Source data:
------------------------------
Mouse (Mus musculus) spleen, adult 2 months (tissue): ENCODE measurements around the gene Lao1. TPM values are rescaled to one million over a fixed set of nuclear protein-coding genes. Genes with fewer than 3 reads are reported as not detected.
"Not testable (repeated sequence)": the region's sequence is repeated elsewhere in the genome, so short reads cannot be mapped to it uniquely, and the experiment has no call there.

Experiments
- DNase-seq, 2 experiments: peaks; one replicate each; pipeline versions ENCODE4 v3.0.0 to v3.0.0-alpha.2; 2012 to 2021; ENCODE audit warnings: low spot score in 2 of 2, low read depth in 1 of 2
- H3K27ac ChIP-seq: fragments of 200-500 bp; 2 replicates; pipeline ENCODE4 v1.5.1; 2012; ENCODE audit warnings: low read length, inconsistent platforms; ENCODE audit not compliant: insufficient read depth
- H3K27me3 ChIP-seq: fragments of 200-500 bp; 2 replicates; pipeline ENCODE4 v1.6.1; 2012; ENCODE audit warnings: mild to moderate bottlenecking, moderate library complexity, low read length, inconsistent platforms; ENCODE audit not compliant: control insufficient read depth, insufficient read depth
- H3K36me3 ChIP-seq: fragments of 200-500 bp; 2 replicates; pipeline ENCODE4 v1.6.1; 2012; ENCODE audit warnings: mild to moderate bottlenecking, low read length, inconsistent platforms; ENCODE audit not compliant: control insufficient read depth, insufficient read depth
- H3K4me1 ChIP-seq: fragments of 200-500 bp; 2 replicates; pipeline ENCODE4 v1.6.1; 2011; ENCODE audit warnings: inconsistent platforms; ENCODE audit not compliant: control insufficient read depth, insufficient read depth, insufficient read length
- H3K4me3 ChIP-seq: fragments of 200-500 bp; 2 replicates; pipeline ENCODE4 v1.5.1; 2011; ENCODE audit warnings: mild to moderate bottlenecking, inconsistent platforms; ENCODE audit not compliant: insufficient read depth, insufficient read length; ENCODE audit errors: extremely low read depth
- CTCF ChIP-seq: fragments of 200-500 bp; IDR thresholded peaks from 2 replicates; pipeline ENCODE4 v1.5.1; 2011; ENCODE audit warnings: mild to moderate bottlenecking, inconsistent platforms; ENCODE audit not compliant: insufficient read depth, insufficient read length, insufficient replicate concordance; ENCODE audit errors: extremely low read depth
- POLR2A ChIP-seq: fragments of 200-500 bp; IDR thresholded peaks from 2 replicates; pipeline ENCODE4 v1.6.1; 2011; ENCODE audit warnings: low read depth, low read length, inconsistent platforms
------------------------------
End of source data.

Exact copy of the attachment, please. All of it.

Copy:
Mouse (Mus musculus) spleen, adult 2 months (tissue): ENCODE measurements around the gene Lao1. TPM values are rescaled to one million over a fixed set of nuclear protein-coding genes. Genes with fewer than 3 reads are reported as not detected.
"Not testable (repeated sequence)": the region's sequence is repeated elsewhere in the genome, so short reads cannot be mapped to it uniquely, and the experiment has no call there.

Experiments
- DNase-seq, 2 experiments: peaks; one replicate each; pipeline versions ENCODE4 v3.0.0 to v3.0.0-alpha.2; 2012 to 2021; ENCODE audit warnings: low spot score in 2 of 2, low read depth in 1 of 2
- H3K27ac ChIP-seq: fragments of 200-500 bp; 2 replicates; pipeline ENCODE4 v1.5.1; 2012; ENCODE audit warnings: low read length, inconsistent platforms; ENCODE audit not compliant: insufficient read depth
- H3K27me3 ChIP-seq: fragments of 200-500 bp; 2 replicates; pipeline ENCODE4 v1.6.1; 2012; ENCODE audit warnings: mild to moderate bottlenecking, moderate library complexity, low read length, inconsistent platforms; ENCODE audit not compliant: control insufficient read depth, insufficient read depth
- H3K36me3 ChIP-seq: fragments of 200-500 bp; 2 replicates; pipeline ENCODE4 v1.6.1; 2012; ENCODE audit warnings: mild to moderate bottlenecking, low read length, inconsistent platforms; ENCODE audit not compliant: control insufficient read depth, insufficient read depth
- H3K4me1 ChIP-seq: fragments of 200-500 bp; 2 replicates; pipeline ENCODE4 v1.6.1; 2011; ENCODE audit warnings: inconsistent platforms; ENCODE audit not compliant: control insufficient read depth, insufficient read depth, insufficient read length
- H3K4me3 ChIP-seq: fragments of 200-500 bp; 2 replicates; pipeline ENCODE4 v1.5.1; 2011; ENCODE audit warnings: mild to moderate bottlenecking, inconsistent platforms; ENCODE audit not compliant: insufficient read depth, insufficient read length; ENCODE audit errors: extremely low read depth
- CTCF ChIP-seq: fragments of 200-500 bp; IDR thresholded peaks from 2 replicates; pipeline ENCODE4 v1.5.1; 2011; ENCODE audit warnings: mild to moderate bottlenecking, inconsistent platforms; ENCODE audit not compliant: insufficient read depth, insufficient read length, insufficient replicate concordance; ENCODE audit errors: extremely low read depth
- POLR2A ChIP-seq: fragments of 200-500 bp; IDR thresholded peaks from 2 replicates; pipeline ENCODE4 v1.6.1; 2011; ENCODE audit warnings: low read depth, low read length, inconsistent platforms